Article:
Aug. 19 (Bloomberg) -- Where do productivity gains come from? Economists have known for decades that the broadest measure of efficiency -- known as total factor productivity -- drives long-term income growth and prosperity. Progress occurs as firms figure out how to boost output without having to hire more workers or install more capital.

If total factor productivity sounds like something of a black box -- a quasi-magical ingredient that creates output out of seemingly nothing -- well, it sort of is. Sure, economists have some ideas about its sources: adoption of new technologies, better management practices, and improvements in production chains. But a more detailed understanding is emerging.

In a recent study, we focused on a major automobile assembly plant and the evolution of its production-defect rate in the course of a year. We reviewed production records for almost 200,000 vehicles. That inquiry allowed us to dig deep into an oft-cited source of productivity growth: learning by doing.

As the name implies, learning by doing is achieved through production itself. Workers figure out how to do their jobs better, managers allocate capital more efficiently, and so on. Previous research focused on measuring how fast learning-related productivity improves. Thanks to extraordinarily detailed data, our study moves beyond showing that learning happens, and instead explores the specific mechanisms through which it takes place.

Production Snarls

For each car, we observed what sorts of production problems, if any, occurred. We examined each of the several hundred operations involved in assembly. We don’t reveal the plant’s owner or location for confidentiality reasons.

We found clear evidence of learning by doing at the plant: average defects per car fell more than 80 percent during the production year. (The next time you buy a car, consider in which part of the production year it was made.) This pattern is consistent with earlier research documenting big productivity gains from learning.

What’s more interesting is how learning happened. For example, this quality improvement didn’t come from addressing just the most defect-prone processes, even though the most troublesome 20 percent of processes accounted for 90 percent of all defects. Instead, such rates fell about equally across the board.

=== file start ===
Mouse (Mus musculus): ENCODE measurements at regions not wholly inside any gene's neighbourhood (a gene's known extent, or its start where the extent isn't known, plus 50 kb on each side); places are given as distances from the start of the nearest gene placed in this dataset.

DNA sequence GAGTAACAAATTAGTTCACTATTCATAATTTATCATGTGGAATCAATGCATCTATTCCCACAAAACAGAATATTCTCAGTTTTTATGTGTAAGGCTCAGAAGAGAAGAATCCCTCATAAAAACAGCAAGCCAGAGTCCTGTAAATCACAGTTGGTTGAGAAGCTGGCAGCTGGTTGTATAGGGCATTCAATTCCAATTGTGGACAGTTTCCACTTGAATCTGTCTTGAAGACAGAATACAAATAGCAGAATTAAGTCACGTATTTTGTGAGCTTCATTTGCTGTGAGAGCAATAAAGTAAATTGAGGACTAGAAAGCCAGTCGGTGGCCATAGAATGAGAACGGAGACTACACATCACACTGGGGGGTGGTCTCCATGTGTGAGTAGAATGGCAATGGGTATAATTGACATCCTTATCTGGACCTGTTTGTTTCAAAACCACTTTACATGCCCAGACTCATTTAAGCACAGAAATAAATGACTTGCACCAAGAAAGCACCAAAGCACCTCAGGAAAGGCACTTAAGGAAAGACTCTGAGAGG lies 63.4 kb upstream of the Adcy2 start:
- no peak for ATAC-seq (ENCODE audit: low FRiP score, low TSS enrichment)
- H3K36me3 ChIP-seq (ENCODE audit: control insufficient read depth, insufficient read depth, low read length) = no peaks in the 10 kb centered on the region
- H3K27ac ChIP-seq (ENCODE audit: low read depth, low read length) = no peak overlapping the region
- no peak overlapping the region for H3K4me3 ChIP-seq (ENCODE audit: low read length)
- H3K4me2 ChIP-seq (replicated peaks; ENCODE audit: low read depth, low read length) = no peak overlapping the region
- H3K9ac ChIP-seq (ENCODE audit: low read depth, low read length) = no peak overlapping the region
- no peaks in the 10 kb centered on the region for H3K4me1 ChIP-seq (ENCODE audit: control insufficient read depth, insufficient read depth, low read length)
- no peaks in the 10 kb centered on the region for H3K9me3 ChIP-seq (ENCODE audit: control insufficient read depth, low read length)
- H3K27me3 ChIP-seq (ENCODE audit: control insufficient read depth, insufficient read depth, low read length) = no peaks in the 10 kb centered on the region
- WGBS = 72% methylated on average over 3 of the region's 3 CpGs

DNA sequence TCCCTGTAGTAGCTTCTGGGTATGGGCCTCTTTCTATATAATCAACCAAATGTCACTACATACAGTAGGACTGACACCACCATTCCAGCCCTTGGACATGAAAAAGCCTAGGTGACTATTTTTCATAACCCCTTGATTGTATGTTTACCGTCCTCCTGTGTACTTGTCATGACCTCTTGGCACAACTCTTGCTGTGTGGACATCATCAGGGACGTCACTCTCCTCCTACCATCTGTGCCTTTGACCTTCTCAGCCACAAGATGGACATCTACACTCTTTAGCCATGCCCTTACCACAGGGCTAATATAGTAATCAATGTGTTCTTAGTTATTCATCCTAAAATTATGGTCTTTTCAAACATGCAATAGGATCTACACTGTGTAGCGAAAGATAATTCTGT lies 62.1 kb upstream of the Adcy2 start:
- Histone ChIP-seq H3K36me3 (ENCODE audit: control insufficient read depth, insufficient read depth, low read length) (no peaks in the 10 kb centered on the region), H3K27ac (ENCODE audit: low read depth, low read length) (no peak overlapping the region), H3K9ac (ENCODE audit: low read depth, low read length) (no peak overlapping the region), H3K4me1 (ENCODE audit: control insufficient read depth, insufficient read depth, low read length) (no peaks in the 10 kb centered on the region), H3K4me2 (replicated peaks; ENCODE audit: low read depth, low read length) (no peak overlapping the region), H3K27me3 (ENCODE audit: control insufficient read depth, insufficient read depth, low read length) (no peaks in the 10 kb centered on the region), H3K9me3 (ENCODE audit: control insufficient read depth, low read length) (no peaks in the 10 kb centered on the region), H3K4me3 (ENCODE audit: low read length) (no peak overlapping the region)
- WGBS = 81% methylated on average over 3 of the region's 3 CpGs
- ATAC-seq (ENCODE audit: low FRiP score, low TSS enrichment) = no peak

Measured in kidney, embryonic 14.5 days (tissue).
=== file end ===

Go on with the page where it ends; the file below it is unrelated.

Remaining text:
When the plant increased production of a new model variant, the learning process started anew. This happened three times a year, as the plant annually built a series of models on a common chassis, staggering the start of each.

Negative Spillovers

Initial defect rates on a new model were well above those on the designs already being produced. Quality improvements occurred on new models at the same rate as for the earlier ones, but some negative spillovers were involved. Defect rates on vehicles already being produced rose temporarily during the increase in production of new models, ramp-up, as resources were redirected toward solving problems associated with the later brands.

One of the clearest patterns in the data was that that most “know-how capital” brought by learning wasn’t not bottled up in the plant’s individual workers, but rather incorporated into its physical or organizational capital. Two key pieces of evidence point to this. When the plant’s second shift started several weeks after the first one had begun, the second-shift defect rates were no higher than those being experienced on the first shift, even though most second-shift workers hadn’t yet been on the line that year.

Similarly, while worker absences slightly raised defect rates, their impact was, practically speaking, very small. Something bigger than each worker’s experience was at play. Broader changes, such as altering the layout of tools at the workstations and regrouping the sequence of operations, made the difference. Individual workers” suggestions quickly turned into new institutional practices. Total factor productivity rose as the plant adopted fresh ways of doing things.

It is important to recognize that our results reflect the learning process at one plant, in one industry, at one time. Some aspects of learning may work differently in other settings. Nevertheless, we believe managers can draw insights from our work and extend them to other production settings.

In business, swifter development and process improvements represent key drivers of success. Opening the black box of productivity growth to understand the sources of learning by doing, rather than just assuming that learning happens by itself, provides managers with guidance on ways to gain operational efficiencies earlier when production is increased, in the ramp-up process and offers insights into the underlying sources of economic growth.

(Chad Syverson is a professor of economics at the University of Chicago’s Booth School of Business. Steven Levitt and John List are economics professors at the University of Chicago.)

To contact the writer of this article: Chad Syverson at chad.syverson@chicagobooth.edu

To contact the editor responsible for this article: George Anders at ganders1@bloomberg.net.